At one point in the conversations between Frank Miele and Arthur R. Jensen in the book Intelligence, Race, And Genetics: Conversations With Arthur R. Jensen, Jensen becomes impatient with all the questions about his politics and makes the following statement:
You keep harping on politics. Over the years, I have become increasingly disillusioned about politics and increasingly suspicious of it. What I see of partisan politics and government’s interference in people’s lives these days lends considerable appeal to the philosophy of libertarianism, although I am not a libertarian with a capital L.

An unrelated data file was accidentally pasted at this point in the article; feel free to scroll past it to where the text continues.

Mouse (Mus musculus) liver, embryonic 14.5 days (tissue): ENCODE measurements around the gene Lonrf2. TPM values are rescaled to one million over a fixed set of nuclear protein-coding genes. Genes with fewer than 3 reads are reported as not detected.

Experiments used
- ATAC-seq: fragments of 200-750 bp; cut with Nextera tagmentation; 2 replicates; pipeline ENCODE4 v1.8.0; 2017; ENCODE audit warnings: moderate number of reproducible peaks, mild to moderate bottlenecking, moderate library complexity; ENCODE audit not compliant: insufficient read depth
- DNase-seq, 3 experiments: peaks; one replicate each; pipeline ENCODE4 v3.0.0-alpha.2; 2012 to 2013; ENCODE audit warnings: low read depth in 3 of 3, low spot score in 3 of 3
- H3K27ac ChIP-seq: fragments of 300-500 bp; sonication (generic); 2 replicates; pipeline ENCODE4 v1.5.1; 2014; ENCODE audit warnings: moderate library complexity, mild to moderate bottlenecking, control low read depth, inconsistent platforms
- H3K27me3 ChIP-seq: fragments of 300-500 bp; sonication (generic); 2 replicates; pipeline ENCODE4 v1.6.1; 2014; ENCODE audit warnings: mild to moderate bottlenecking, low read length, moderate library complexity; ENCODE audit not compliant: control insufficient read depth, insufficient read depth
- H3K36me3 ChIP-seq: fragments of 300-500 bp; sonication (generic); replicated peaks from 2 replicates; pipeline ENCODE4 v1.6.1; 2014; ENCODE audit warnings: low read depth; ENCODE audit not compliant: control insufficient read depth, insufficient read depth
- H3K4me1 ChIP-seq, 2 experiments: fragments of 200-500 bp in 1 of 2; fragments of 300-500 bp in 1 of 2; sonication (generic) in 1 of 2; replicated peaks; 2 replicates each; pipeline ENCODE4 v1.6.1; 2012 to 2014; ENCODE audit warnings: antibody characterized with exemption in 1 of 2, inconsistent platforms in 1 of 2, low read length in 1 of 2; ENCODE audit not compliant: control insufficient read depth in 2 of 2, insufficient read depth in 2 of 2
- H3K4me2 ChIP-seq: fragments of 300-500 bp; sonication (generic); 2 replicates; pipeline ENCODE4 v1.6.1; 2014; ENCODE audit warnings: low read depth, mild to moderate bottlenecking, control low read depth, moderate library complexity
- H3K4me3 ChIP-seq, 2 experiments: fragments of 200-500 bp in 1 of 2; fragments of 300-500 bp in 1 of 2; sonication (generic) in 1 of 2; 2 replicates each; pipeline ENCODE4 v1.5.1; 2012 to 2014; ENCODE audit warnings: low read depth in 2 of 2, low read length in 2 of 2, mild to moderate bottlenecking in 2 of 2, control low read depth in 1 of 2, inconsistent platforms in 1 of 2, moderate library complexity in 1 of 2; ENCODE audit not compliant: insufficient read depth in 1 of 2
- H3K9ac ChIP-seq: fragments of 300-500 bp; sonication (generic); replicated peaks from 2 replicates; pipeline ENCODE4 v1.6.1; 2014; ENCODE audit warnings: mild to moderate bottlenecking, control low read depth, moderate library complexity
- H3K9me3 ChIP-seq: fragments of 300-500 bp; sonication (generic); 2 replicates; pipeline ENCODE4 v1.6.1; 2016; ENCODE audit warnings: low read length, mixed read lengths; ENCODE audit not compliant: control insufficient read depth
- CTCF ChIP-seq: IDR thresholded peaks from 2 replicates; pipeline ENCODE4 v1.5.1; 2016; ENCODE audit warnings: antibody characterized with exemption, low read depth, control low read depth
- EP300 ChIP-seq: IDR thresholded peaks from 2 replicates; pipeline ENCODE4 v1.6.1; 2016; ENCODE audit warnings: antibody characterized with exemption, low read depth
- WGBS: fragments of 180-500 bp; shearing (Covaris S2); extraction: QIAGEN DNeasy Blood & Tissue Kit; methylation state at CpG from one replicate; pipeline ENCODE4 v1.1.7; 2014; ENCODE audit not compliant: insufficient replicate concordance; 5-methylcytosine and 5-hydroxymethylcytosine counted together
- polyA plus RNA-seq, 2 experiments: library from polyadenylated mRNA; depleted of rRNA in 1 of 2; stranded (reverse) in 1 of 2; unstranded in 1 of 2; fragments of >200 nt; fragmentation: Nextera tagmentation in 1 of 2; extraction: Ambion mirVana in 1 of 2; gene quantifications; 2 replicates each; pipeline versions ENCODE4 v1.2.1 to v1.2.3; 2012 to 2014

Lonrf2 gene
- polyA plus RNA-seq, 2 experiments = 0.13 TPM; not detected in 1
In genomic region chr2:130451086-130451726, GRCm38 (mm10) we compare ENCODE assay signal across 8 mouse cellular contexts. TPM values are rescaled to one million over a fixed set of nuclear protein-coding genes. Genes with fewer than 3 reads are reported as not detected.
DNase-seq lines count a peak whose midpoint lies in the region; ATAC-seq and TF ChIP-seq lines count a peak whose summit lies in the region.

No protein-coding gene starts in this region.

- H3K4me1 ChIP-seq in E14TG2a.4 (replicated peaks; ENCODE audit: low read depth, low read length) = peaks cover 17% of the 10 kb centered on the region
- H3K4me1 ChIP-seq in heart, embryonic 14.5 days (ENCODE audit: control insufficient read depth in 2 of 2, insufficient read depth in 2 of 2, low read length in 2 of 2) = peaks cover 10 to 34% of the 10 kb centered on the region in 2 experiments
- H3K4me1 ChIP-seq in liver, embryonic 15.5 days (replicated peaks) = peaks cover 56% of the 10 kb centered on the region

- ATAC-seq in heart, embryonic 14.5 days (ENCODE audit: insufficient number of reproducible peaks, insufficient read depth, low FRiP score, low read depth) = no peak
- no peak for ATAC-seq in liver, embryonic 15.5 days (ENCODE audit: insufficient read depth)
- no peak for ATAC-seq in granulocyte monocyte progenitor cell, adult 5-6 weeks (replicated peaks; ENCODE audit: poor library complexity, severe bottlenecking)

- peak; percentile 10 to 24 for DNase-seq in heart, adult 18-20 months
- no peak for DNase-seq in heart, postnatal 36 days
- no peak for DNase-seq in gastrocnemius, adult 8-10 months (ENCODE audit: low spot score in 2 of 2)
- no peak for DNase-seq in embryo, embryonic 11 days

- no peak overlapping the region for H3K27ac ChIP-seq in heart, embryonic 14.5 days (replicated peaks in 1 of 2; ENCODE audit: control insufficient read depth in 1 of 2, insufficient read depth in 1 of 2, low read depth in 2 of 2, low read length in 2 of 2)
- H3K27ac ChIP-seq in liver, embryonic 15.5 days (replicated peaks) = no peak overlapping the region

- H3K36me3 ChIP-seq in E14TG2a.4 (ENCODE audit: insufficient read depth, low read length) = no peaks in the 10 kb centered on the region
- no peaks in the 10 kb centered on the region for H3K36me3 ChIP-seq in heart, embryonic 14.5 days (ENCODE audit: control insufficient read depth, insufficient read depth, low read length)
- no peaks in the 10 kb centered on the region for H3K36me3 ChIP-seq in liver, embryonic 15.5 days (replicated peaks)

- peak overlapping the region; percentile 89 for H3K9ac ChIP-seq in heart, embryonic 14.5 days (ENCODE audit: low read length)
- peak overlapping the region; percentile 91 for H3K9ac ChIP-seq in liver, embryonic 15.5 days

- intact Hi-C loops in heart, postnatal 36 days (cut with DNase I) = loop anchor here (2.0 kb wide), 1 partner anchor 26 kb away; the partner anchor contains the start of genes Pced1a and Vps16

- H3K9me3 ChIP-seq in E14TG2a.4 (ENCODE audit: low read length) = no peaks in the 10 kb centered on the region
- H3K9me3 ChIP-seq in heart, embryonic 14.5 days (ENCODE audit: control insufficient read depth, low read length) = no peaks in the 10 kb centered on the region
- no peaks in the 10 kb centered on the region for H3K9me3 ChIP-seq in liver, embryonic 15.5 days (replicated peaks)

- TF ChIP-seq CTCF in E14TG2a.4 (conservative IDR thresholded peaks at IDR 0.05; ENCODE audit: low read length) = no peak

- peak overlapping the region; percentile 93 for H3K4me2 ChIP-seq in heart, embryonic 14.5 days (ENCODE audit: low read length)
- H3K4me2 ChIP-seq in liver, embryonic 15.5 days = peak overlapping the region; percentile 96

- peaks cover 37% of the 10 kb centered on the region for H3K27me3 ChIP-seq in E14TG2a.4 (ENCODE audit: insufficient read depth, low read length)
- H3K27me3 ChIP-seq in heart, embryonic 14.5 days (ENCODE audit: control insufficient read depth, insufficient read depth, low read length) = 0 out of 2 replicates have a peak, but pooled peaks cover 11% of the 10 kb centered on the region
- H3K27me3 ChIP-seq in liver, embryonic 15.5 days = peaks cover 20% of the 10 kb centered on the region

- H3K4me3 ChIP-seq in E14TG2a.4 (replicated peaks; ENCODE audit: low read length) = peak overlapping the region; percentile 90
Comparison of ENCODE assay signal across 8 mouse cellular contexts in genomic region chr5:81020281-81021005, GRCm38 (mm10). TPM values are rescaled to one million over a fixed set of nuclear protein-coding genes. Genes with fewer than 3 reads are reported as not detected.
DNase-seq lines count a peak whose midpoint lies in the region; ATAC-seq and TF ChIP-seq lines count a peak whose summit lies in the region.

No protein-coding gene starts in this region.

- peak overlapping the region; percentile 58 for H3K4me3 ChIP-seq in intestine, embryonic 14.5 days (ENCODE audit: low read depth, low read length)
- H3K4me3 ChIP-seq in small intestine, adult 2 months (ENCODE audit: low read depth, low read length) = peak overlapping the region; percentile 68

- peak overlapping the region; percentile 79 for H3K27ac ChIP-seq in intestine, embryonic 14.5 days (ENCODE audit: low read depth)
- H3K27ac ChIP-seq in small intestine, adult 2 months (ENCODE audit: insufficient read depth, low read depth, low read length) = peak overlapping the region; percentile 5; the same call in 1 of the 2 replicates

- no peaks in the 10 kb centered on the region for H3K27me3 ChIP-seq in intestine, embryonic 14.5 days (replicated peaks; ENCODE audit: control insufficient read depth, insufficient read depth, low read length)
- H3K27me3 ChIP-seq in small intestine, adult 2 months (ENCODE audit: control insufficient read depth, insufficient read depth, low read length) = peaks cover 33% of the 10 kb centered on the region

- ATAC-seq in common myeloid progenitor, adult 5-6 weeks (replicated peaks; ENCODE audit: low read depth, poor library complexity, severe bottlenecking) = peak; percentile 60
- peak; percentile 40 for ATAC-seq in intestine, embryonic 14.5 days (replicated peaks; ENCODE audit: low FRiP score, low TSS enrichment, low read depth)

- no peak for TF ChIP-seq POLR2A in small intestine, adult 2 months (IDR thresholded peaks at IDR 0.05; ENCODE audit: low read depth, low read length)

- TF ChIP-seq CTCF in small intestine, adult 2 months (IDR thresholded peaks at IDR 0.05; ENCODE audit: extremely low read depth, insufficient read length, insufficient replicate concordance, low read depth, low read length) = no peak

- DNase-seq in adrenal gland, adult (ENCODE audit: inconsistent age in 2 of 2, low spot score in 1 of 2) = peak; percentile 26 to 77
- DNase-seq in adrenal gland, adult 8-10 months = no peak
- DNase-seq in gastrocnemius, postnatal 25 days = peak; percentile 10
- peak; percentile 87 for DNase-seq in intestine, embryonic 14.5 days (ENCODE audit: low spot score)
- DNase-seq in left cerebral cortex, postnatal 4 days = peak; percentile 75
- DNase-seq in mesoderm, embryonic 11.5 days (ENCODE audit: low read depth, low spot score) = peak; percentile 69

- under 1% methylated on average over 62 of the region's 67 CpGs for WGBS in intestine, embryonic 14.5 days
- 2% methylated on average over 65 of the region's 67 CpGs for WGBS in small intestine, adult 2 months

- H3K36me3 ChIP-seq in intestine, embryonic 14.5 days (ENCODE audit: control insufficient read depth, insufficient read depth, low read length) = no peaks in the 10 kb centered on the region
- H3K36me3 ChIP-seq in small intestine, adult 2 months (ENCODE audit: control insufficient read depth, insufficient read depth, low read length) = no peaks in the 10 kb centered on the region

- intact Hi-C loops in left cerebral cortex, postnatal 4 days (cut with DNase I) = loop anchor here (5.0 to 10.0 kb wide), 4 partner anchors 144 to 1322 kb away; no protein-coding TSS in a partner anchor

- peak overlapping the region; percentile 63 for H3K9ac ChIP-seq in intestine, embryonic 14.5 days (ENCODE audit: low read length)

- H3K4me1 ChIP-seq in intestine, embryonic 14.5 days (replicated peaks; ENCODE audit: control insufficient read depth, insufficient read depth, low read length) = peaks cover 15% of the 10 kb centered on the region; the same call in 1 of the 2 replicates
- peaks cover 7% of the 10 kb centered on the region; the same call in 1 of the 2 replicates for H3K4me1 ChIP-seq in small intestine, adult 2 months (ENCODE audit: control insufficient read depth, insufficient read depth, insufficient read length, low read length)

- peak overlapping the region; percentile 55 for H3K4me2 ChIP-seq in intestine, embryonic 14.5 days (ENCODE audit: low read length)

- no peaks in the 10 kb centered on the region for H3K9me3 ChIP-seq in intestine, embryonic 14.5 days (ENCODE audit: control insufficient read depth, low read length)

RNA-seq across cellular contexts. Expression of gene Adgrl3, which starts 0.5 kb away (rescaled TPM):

It is interesting that when scientists who are routinely identified as “fascist” actually make statements about their political views they are often in favor of limited government. Charles Murray, co-author of the The Bell Curve, even produced a little book outlining his own views called What It Means to Be a Libertarian. Is seems clear that in the case of people like Jensen and Murray words like “fascist” are not so much used to make cognitive statements but to intimidate the writer or (potential) reader. Using phrases from historical politics to identify the work of practicing scientists is indicative of how politicized our society has become.